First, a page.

Independent Student Newspaper Since 1969

The Badger Herald

Independent Student Newspaper Since 1969

The Badger Herald

Independent Student Newspaper Since 1969

The Badger Herald


Letters to the editor

Ashamed to be a Badger

There may have been 100 schools involved in the anti-war protest, but none more visible than UW. In this unprecedented time of national unity, UW has isolated itself and spit on the rest of America.

This recent protest was terribly disrespectful and hurtful to the survivors of the horrible tragedy. How do I know this? My wife is in New York as we speak. Believe me, I wish she weren’t, especially since she is nearly eight months pregnant. But what she wishes is that we were not living in Madison now and that I had already finished graduate school.

Until recently we were proud to be living here. That all changed last week. When New Yorkers saw reports on national news about the protests in Madison, they asked her how could they feel that way?

The protesters don’t understand you can’t let terrorists dictate our policies. Terrorists won’t stop just because we remove our bases or Western influence from their countries. We can’t just change our foreign policies to appease the terrorist. If we do that, we will be slaves to them forever.

This is about nothing less than the survival of not just our way of life but the human race itself.

Support this campaign. We are not going to indiscriminately attack Afghanistan or Muslims. Keep in mind, we are the largest humanitarian supporters of the Afghan people, and we will be able to do even more to support them after the Taliban is removed from their oppressive rule. How can these students at a prestigious institute of higher learning support a government that doesn’t even allow women to learn to read? Talk about a double standard. But this isn’t surprising in a place where protests are more of a social activity then a social statement.

Michael Byers

UW graduate student

Re: No moral equivalence

In response to Sean Ingham’s editorial, I want to join him in his call for justice. But it was frightening to me that he still suggested war, even if it was only as a possibility. He was correct that no one deserves the attack the United States suffered. However, to suggest we fund militant fundamentalists and war-lords, arm right-wing para-militaries with chemicals, arms and training, pave the way for multi-nationals and markets to acculturate and control whatever they find profitable, systematically destroy a nation’s water supply knowing innocent people will die of thirst, or bomb a country because it is politically popular is not objectively moral. Yet the United States has been doing such things for years. These examples are subjectively rationalized means of violent control. Military or otherwise, these are morally reprehensible acts of terror.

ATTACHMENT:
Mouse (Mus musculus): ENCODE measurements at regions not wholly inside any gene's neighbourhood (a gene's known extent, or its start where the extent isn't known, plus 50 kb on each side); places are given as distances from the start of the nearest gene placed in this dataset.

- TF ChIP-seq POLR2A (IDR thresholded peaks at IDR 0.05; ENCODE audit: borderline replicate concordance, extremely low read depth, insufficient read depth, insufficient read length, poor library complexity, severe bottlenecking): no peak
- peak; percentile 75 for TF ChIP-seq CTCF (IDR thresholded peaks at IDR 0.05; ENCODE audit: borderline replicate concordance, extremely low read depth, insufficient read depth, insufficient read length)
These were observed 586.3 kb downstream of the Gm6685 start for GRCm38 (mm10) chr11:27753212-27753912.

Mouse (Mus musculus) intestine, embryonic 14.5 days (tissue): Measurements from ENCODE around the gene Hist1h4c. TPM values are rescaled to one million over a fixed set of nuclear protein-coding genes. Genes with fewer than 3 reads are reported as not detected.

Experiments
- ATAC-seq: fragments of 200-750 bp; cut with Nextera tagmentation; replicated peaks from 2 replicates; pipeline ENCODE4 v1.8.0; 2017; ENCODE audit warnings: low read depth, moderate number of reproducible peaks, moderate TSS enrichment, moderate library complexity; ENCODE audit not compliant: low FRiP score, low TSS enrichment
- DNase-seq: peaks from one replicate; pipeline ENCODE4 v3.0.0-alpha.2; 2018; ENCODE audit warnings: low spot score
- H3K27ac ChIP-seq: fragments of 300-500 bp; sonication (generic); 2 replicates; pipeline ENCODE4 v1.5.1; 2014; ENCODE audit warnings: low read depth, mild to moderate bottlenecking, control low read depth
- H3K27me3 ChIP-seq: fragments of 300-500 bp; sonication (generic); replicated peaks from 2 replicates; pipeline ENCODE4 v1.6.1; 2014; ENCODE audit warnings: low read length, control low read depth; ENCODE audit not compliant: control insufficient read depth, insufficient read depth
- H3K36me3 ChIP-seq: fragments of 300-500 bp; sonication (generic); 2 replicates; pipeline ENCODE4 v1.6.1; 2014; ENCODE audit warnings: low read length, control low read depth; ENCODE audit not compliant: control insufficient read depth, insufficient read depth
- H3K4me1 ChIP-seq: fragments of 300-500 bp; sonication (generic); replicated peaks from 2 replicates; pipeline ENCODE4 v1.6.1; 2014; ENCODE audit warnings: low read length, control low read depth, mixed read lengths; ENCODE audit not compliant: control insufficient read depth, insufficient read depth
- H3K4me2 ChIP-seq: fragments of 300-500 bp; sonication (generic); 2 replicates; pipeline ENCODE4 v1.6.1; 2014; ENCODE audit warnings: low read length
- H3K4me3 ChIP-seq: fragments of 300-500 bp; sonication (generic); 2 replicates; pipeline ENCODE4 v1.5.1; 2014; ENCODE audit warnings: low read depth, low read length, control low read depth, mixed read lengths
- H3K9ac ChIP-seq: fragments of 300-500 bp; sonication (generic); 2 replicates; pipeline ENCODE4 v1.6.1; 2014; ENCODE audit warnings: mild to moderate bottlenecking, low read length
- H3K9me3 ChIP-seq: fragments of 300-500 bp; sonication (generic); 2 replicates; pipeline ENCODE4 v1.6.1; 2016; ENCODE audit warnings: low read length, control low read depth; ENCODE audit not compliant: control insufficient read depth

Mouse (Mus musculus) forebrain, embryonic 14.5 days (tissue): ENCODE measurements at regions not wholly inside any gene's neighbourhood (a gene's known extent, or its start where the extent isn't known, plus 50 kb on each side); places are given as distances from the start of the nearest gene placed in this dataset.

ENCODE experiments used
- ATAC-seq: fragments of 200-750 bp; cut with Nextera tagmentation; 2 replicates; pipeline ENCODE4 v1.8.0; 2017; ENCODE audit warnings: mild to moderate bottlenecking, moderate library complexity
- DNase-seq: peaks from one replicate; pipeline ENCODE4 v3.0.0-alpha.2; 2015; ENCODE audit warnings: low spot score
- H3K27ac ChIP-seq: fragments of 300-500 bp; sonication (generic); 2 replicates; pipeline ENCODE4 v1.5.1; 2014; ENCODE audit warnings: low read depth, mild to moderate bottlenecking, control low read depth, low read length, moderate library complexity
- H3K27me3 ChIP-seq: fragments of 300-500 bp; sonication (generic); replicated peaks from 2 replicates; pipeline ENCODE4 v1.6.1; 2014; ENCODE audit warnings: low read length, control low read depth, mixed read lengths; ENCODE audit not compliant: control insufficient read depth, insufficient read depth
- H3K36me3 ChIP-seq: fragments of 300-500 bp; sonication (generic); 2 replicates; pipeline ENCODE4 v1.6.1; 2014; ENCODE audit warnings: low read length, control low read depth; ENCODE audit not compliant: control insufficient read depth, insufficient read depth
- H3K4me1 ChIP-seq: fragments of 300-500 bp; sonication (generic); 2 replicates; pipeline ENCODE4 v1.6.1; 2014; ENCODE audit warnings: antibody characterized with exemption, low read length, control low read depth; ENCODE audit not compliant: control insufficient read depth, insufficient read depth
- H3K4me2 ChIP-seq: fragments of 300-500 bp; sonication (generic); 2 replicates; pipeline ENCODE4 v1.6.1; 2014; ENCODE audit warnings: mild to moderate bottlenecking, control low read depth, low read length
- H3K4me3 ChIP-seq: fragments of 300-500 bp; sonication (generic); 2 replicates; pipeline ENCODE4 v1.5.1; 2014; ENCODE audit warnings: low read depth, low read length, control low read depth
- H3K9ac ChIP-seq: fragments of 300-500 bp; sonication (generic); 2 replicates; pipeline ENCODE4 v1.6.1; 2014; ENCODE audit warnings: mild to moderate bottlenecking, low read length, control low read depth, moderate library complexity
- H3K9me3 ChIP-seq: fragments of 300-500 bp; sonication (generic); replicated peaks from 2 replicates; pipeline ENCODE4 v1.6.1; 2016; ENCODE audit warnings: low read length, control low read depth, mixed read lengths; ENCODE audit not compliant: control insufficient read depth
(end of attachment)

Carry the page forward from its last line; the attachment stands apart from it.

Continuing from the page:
We can no longer rationalize mass murder in any form. Our bombs hit their buildings, structures crumble, and loved ones are lost to the political and militant games of powerful men and hawkish ideology. After feeling this pain with your fellow Americans, how can you call for this cycle of violence to continue? The only ground that can be morally unequivocal now and forever is a call for peace. The change from now on must be in our personal responsibility for our actions and the power in our diverse world. We must be responsible for the agenda of our government and how that agenda is promoted.

Tony Schultz

Secondary education student

Freedom more important than pacifism

As I opened the pages of the newspapers Friday morning, I could do little but shake my head at the headlines stating there are already anti-war protests going on here and on campuses across the nation. I, along with everyone else, don’t want to see more bloodshed, but there is a time and a place for military action. This is one of those times.

Our very way of life is threatened by the horrible acts of a few individuals and the countries that have allowed terrorism to breed within their borders. These groups need to be punished. Period. I don’t want war, but it is a necessary thing in a situation such as this.

Those 400-plus people out in Library Mall protesting are using the rights defended by our military during wars. And now these people are trying to stop our government and military from continuing to defend their right to whine and complain about not having a war. They must realize that their freedom was won with war and at times must also be defended by war. I am proud to see people exercising their right to say what they want to say, but what makes them think that if we sitting idly by with pacifism will allow us to keep that freedom?

Please, don’t let the fear of war and the desire for pacifism make me and everyone else lose something that is more important than anything in this country: freedom.

Brian Marquardt

UW junior


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